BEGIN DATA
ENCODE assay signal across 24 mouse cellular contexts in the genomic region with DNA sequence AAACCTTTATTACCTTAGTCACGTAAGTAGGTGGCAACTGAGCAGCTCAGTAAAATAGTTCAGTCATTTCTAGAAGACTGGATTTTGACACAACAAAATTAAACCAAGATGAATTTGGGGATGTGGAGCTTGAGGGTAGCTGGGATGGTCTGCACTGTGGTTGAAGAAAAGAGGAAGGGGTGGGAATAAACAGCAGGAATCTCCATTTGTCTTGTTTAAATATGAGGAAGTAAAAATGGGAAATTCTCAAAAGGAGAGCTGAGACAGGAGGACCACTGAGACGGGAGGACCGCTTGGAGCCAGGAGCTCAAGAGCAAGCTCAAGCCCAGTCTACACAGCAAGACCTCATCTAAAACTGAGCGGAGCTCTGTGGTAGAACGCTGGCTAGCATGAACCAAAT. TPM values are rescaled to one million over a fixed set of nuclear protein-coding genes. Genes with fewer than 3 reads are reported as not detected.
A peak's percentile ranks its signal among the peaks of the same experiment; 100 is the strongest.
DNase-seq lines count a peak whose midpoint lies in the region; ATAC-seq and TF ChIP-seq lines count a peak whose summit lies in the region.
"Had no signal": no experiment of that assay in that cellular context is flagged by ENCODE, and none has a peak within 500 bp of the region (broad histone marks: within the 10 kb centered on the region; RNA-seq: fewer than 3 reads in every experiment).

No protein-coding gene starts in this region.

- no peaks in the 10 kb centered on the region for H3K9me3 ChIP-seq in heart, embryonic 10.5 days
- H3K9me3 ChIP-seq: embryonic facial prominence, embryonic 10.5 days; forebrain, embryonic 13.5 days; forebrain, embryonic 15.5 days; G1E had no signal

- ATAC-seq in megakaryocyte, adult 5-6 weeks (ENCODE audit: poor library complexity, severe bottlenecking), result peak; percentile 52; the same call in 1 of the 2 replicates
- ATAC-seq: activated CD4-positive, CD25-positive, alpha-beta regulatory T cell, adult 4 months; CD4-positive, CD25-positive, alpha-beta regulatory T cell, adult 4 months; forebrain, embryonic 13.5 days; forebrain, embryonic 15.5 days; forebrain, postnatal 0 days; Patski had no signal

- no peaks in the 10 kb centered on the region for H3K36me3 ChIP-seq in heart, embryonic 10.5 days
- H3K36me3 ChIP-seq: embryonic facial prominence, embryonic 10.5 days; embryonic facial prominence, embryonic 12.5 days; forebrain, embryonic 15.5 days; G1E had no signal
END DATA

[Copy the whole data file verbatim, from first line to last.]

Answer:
ENCODE assay signal across 24 mouse cellular contexts in the genomic region with DNA sequence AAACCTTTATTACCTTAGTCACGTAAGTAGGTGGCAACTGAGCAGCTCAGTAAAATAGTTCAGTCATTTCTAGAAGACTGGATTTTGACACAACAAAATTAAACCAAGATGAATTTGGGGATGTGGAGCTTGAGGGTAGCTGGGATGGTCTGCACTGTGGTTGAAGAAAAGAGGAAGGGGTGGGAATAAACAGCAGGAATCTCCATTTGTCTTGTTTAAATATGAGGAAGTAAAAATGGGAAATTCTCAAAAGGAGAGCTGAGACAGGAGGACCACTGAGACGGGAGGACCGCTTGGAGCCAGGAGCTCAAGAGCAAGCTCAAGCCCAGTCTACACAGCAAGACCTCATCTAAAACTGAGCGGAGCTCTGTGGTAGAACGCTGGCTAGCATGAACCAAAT. TPM values are rescaled to one million over a fixed set of nuclear protein-coding genes. Genes with fewer than 3 reads are reported as not detected.
A peak's percentile ranks its signal among the peaks of the same experiment; 100 is the strongest.
DNase-seq lines count a peak whose midpoint lies in the region; ATAC-seq and TF ChIP-seq lines count a peak whose summit lies in the region.
"Had no signal": no experiment of that assay in that cellular context is flagged by ENCODE, and none has a peak within 500 bp of the region (broad histone marks: within the 10 kb centered on the region; RNA-seq: fewer than 3 reads in every experiment).

No protein-coding gene starts in this region.

- no peaks in the 10 kb centered on the region for H3K9me3 ChIP-seq in heart, embryonic 10.5 days
- H3K9me3 ChIP-seq: embryonic facial prominence, embryonic 10.5 days; forebrain, embryonic 13.5 days; forebrain, embryonic 15.5 days; G1E had no signal

- ATAC-seq in megakaryocyte, adult 5-6 weeks (ENCODE audit: poor library complexity, severe bottlenecking), result peak; percentile 52; the same call in 1 of the 2 replicates
- ATAC-seq: activated CD4-positive, CD25-positive, alpha-beta regulatory T cell, adult 4 months; CD4-positive, CD25-positive, alpha-beta regulatory T cell, adult 4 months; forebrain, embryonic 13.5 days; forebrain, embryonic 15.5 days; forebrain, postnatal 0 days; Patski had no signal

- no peaks in the 10 kb centered on the region for H3K36me3 ChIP-seq in heart, embryonic 10.5 days
- H3K36me3 ChIP-seq: embryonic facial prominence, embryonic 10.5 days; embryonic facial prominence, embryonic 12.5 days; forebrain, embryonic 15.5 days; G1E had no signal